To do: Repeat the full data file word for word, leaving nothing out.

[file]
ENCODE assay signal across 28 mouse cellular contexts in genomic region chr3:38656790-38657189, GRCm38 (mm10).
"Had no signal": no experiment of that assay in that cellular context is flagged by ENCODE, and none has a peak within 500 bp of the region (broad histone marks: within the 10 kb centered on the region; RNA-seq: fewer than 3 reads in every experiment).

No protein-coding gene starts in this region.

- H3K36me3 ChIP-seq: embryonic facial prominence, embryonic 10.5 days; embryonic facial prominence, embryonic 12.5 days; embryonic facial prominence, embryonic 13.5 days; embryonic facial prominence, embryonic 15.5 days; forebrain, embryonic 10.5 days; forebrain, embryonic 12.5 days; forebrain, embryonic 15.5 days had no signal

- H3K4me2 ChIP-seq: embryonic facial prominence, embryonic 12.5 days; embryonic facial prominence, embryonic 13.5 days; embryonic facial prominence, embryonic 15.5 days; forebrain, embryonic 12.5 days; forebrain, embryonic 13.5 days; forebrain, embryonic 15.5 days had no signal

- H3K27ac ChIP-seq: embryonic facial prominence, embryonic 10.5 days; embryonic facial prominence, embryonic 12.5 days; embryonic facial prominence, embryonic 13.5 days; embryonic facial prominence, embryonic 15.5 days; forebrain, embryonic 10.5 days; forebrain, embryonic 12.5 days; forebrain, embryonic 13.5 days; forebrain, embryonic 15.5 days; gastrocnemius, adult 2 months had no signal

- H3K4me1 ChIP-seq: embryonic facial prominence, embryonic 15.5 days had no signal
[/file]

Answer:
ENCODE assay signal across 28 mouse cellular contexts in genomic region chr3:38656790-38657189, GRCm38 (mm10).
"Had no signal": no experiment of that assay in that cellular context is flagged by ENCODE, and none has a peak within 500 bp of the region (broad histone marks: within the 10 kb centered on the region; RNA-seq: fewer than 3 reads in every experiment).

No protein-coding gene starts in this region.

- H3K36me3 ChIP-seq: embryonic facial prominence, embryonic 10.5 days; embryonic facial prominence, embryonic 12.5 days; embryonic facial prominence, embryonic 13.5 days; embryonic facial prominence, embryonic 15.5 days; forebrain, embryonic 10.5 days; forebrain, embryonic 12.5 days; forebrain, embryonic 15.5 days had no signal

- H3K4me2 ChIP-seq: embryonic facial prominence, embryonic 12.5 days; embryonic facial prominence, embryonic 13.5 days; embryonic facial prominence, embryonic 15.5 days; forebrain, embryonic 12.5 days; forebrain, embryonic 13.5 days; forebrain, embryonic 15.5 days had no signal

- H3K27ac ChIP-seq: embryonic facial prominence, embryonic 10.5 days; embryonic facial prominence, embryonic 12.5 days; embryonic facial prominence, embryonic 13.5 days; embryonic facial prominence, embryonic 15.5 days; forebrain, embryonic 10.5 days; forebrain, embryonic 12.5 days; forebrain, embryonic 13.5 days; forebrain, embryonic 15.5 days; gastrocnemius, adult 2 months had no signal

- H3K4me1 ChIP-seq: embryonic facial prominence, embryonic 15.5 days had no signal